For our latest lookbook, we have selected ten living spaces from the Dezeen archive that use concrete as a focal design feature.
Concrete, which is typically used as a structural element in buildings rather than for interior design, was used throughout these spaces to create living rooms with interesting textures.
These projects use the robust material in a variety of different ways – for walls and built-in storage solutions, as well as to divide up spaces.
This is the latest roundup in our Dezeen Lookbooks series that provide visual inspiration for designers and design enthusiasts. Previous lookbooks include Japandi interiors, art-filled homes and rustic interiors.
Casa Castaños, Argentina by María Belén García Bottazzini and Ekaterina Künzel
This glass and concrete home in Argentina was built by architects María Belén García Bottazzini and Ekaterina Künzel.
The living space features a broken-plan arrangement that is divided by a board-formed concrete chimney breast that partially separates the living area from a dining space.
A linear concrete surface extends from the bottom of the chimney to form a shelf for the TV.
Find out more about Casa Castaños ›
Pedro Reyes House, Mexico by Pedro Reyes and Carla Fernandez
Built using concrete as a primary material, this home in Mexico takes cues from brutalism to use the material in a variety of different coarsenesses.
In the double-height living area, a large concrete bookcase-cum-staircase stretches the height of the space. Floating, cantilevered steps lead up to a raised gallery area that overlooks the living space and provides access to the books on the upper shelves.
Find out more about Pedro Reyes House ›
A Forest House, Ecuador by Jarrín
Exposed concrete, steel and brick blanket the interior of this home in Ecuador by architecture studio Jarrín.
The concrete ceiling with relief-style impressions was designed as a focal feature of the space, with large columns extending from the ceiling to the dark wood floors.
The exterior-facing walls of the home were left in unfinished and exposed concrete to give the space an industrial aesthetic.
Find out more about A Forest House ›
Courtyard House, US by No Architecture
Concrete covers the walls and floors of this Oregon home’s interior by No Architecture. It boasts a minimal material palette that is accentuated by sparse furnishings and decorative rugs.
The walls of the home are broken by wood-framed clerestory windows that stagger and form a stepped design across the space.
Find out more about Courtyard House ›
UF Haus, Germany by SoHo Architektur
For UF Haus, which is an abbreviation for “unfinished”, SoHo Architektur used materials that could be left in a raw and unfinished state.
The main living area is located at the rear of the home and forms the core of the building. It was tucked beneath a double-height space that is overlooked by a walkway leading to the bedrooms.
Light grey concrete covers the walls of the space, which also features a long concrete bench that was fitted along a wall.
Holiday home, Iceland by Gláma Kím
Located on the coast of Iceland, this holiday home has an open plan living arrangement and features a material-palette comprised of concrete, cedar and glass.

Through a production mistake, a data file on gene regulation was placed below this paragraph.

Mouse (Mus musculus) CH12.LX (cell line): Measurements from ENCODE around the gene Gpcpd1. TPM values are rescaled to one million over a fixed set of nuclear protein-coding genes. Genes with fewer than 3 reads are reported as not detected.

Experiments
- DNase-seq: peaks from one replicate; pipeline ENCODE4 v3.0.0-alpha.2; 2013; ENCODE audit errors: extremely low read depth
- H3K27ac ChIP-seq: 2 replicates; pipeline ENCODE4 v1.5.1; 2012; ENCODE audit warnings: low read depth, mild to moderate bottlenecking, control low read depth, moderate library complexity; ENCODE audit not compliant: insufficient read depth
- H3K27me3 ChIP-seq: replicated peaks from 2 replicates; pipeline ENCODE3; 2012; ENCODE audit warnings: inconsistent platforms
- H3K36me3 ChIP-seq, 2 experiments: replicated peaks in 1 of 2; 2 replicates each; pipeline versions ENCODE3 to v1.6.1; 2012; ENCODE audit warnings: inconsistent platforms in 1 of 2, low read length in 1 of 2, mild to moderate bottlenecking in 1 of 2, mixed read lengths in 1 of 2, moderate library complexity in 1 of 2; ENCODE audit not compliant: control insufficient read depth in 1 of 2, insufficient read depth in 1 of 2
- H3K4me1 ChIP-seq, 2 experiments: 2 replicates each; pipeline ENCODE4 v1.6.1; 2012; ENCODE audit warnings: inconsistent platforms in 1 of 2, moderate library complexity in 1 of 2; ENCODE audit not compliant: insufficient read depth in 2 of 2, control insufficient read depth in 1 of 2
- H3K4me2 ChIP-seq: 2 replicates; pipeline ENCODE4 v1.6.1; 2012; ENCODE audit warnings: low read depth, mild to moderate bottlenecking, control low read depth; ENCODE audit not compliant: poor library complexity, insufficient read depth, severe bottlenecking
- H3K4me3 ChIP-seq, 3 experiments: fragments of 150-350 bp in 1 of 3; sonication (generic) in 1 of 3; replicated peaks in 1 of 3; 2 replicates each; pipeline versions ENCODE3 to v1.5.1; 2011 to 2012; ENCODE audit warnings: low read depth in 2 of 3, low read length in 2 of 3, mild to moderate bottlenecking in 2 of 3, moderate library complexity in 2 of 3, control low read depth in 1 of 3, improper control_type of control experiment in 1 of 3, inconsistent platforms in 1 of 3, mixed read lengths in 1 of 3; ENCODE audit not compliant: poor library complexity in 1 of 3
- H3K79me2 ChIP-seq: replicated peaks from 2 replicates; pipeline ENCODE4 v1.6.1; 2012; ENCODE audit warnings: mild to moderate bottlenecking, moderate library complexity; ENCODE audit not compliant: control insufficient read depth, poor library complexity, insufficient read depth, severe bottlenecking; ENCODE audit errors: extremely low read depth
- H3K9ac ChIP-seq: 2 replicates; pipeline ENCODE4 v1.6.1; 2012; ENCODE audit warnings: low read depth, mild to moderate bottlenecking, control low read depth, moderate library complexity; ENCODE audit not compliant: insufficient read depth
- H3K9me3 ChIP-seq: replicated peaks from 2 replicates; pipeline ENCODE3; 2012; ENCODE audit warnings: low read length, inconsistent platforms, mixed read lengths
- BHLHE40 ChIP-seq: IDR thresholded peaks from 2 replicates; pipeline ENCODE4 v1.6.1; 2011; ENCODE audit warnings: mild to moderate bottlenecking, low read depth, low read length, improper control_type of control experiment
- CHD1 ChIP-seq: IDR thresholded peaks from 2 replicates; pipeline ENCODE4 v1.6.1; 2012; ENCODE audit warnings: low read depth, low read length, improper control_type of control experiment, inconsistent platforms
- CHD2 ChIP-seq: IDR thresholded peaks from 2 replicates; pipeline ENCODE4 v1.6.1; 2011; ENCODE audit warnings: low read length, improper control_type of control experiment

The living space was placed at the centre of the home and is framed by a large concrete volume, which divides the sleeping areas from the shared spaces and doubles as a log burning fireplace.
The concrete volume has a dark grey pigment that contrasts with the light, cedar-lined walls and ceilings located across the rest of the home.
Find out more about the holiday home ›
Casa Estudio, Mexico by Manuel Cervantes
This five-storey home in Mexico, built into a sloping hillside, features a number of staggered spaces that can be accessed by a series of steps and staircases.
Its living space is marked by a large board-formed concrete wall, which was left exposed and runs through the house to unify the spaces. Stone steps were placed beside the wall and lead down to dark lava-stone floors.
The room’s furniture sits low to the ground and has a simple and modular look.
Find out more about Casa Estudio ›
Casa Meco, Portugal by Atelier Rua
A large communal area forms the main living space at Casa Meco, located in a small Lisbon village in Portugal.
A board-marked ceiling stretches across the communal living space and extends downward to form a concrete trim. Smooth concrete was used across the floors and serves as a neutral backdrop for the elegant furnishings.
Find out more about Casa Meco ›
Residence in Kato Kifissia, Greece by Tense Architecture Network
The living space in this Greek home has a sunken design marked by grey basalt cobbles that cover the floor of the living area.
Concrete columns surround the living space and frame the large glazed floor-to-ceiling windows that look out to the surrounding garden.
Find out more about the Kato Kifissia ›
Tea House, China by Archi-Union
Twisting board-formed concrete walls wrap around the living space of Archi-Union‘s library and studio.
The contorted concrete walls partly conceal the room and create a cave-like feel. Floor-to-ceiling windows at the front of the space lead out to a terrace and overlook the gardens that surround the site and structure.
Find out more about the Tea House ›
This is the latest in our series of lookbooks providing curated visual inspiration from Dezeen’s image archive. For more inspiration see previous lookbooks showcasing Mediterranean-style tiling, U-shaped kitchens and broken-plan interiors.
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